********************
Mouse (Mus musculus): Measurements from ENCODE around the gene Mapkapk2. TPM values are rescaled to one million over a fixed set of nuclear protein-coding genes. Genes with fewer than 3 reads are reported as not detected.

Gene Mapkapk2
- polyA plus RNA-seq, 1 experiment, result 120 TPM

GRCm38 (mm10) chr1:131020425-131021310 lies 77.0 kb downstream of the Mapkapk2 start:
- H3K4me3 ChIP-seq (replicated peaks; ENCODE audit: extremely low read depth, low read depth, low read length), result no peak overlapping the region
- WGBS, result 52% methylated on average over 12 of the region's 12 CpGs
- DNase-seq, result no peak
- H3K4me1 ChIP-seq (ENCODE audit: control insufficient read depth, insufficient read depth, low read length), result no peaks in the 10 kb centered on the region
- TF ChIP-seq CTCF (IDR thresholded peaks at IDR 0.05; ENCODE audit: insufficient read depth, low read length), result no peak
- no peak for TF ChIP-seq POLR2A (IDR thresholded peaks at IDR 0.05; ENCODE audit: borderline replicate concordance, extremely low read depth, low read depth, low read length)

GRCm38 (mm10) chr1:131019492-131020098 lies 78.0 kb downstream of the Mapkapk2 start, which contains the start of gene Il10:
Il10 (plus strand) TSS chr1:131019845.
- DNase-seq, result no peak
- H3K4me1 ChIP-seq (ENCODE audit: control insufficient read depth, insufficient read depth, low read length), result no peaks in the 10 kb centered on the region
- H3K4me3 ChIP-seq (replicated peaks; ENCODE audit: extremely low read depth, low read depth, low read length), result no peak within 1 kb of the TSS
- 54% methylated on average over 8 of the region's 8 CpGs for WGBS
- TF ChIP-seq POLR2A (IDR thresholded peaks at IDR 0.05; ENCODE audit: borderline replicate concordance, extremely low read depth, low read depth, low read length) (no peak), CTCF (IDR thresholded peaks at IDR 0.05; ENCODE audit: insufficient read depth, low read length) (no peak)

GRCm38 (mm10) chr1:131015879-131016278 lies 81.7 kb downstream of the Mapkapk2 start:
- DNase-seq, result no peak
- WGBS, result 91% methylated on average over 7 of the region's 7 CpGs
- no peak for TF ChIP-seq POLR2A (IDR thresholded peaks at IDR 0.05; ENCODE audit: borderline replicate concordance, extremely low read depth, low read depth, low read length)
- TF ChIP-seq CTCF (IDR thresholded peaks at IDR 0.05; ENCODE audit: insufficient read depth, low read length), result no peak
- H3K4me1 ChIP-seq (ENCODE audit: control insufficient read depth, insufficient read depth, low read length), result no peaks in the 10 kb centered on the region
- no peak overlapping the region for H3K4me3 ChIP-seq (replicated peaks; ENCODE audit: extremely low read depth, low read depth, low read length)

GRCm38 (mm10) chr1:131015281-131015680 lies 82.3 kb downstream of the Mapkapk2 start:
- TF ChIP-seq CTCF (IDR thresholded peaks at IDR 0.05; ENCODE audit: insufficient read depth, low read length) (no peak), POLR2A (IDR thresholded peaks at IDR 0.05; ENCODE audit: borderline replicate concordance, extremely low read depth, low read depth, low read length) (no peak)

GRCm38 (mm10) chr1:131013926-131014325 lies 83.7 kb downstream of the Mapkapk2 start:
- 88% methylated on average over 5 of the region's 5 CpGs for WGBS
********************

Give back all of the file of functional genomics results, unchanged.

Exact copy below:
Mouse (Mus musculus): Measurements from ENCODE around the gene Mapkapk2. TPM values are rescaled to one million over a fixed set of nuclear protein-coding genes. Genes with fewer than 3 reads are reported as not detected.

Gene Mapkapk2
- polyA plus RNA-seq, 1 experiment, result 120 TPM

GRCm38 (mm10) chr1:131020425-131021310 lies 77.0 kb downstream of the Mapkapk2 start:
- H3K4me3 ChIP-seq (replicated peaks; ENCODE audit: extremely low read depth, low read depth, low read length), result no peak overlapping the region
- WGBS, result 52% methylated on average over 12 of the region's 12 CpGs
- DNase-seq, result no peak
- H3K4me1 ChIP-seq (ENCODE audit: control insufficient read depth, insufficient read depth, low read length), result no peaks in the 10 kb centered on the region
- TF ChIP-seq CTCF (IDR thresholded peaks at IDR 0.05; ENCODE audit: insufficient read depth, low read length), result no peak
- no peak for TF ChIP-seq POLR2A (IDR thresholded peaks at IDR 0.05; ENCODE audit: borderline replicate concordance, extremely low read depth, low read depth, low read length)

GRCm38 (mm10) chr1:131019492-131020098 lies 78.0 kb downstream of the Mapkapk2 start, which contains the start of gene Il10:
Il10 (plus strand) TSS chr1:131019845.
- DNase-seq, result no peak
- H3K4me1 ChIP-seq (ENCODE audit: control insufficient read depth, insufficient read depth, low read length), result no peaks in the 10 kb centered on the region
- H3K4me3 ChIP-seq (replicated peaks; ENCODE audit: extremely low read depth, low read depth, low read length), result no peak within 1 kb of the TSS
- 54% methylated on average over 8 of the region's 8 CpGs for WGBS
- TF ChIP-seq POLR2A (IDR thresholded peaks at IDR 0.05; ENCODE audit: borderline replicate concordance, extremely low read depth, low read depth, low read length) (no peak), CTCF (IDR thresholded peaks at IDR 0.05; ENCODE audit: insufficient read depth, low read length) (no peak)

GRCm38 (mm10) chr1:131015879-131016278 lies 81.7 kb downstream of the Mapkapk2 start:
- DNase-seq, result no peak
- WGBS, result 91% methylated on average over 7 of the region's 7 CpGs
- no peak for TF ChIP-seq POLR2A (IDR thresholded peaks at IDR 0.05; ENCODE audit: borderline replicate concordance, extremely low read depth, low read depth, low read length)
- TF ChIP-seq CTCF (IDR thresholded peaks at IDR 0.05; ENCODE audit: insufficient read depth, low read length), result no peak
- H3K4me1 ChIP-seq (ENCODE audit: control insufficient read depth, insufficient read depth, low read length), result no peaks in the 10 kb centered on the region
- no peak overlapping the region for H3K4me3 ChIP-seq (replicated peaks; ENCODE audit: extremely low read depth, low read depth, low read length)

GRCm38 (mm10) chr1:131015281-131015680 lies 82.3 kb downstream of the Mapkapk2 start:
- TF ChIP-seq CTCF (IDR thresholded peaks at IDR 0.05; ENCODE audit: insufficient read depth, low read length) (no peak), POLR2A (IDR thresholded peaks at IDR 0.05; ENCODE audit: borderline replicate concordance, extremely low read depth, low read depth, low read length) (no peak)

GRCm38 (mm10) chr1:131013926-131014325 lies 83.7 kb downstream of the Mapkapk2 start:
- 88% methylated on average over 5 of the region's 5 CpGs for WGBS